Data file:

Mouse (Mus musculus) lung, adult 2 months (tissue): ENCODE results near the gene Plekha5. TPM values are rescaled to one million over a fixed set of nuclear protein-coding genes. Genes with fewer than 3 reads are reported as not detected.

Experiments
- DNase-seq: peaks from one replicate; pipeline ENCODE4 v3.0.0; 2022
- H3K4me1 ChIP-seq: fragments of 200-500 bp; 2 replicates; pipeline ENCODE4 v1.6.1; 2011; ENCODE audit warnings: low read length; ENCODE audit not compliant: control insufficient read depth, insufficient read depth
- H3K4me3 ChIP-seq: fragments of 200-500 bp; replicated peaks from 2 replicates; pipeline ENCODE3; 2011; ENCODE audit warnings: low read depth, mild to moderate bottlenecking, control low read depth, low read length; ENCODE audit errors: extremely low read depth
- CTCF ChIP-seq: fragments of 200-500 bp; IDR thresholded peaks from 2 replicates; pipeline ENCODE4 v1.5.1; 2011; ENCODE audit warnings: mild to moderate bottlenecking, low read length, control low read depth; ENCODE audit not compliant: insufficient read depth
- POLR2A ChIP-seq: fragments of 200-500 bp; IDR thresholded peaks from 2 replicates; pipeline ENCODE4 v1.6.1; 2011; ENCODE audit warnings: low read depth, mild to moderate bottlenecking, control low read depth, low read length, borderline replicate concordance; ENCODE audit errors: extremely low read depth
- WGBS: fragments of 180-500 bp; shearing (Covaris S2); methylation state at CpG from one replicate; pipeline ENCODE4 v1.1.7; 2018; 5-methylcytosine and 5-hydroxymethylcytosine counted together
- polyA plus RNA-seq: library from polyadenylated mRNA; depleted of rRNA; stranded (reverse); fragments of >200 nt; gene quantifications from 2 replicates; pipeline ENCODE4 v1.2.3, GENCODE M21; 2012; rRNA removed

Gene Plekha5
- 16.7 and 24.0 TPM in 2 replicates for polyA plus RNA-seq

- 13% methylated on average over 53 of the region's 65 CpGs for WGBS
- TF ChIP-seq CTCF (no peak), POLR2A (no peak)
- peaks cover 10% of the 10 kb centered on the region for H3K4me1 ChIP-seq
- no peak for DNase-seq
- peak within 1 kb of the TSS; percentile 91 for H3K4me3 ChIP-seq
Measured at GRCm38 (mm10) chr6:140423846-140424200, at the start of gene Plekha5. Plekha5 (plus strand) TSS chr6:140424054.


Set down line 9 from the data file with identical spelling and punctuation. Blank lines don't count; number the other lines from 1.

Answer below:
- polyA plus RNA-seq: library from polyadenylated mRNA; depleted of rRNA; stranded (reverse); fragments of >200 nt; gene quantifications from 2 replicates; pipeline ENCODE4 v1.2.3, GENCODE M21; 2012; rRNA removed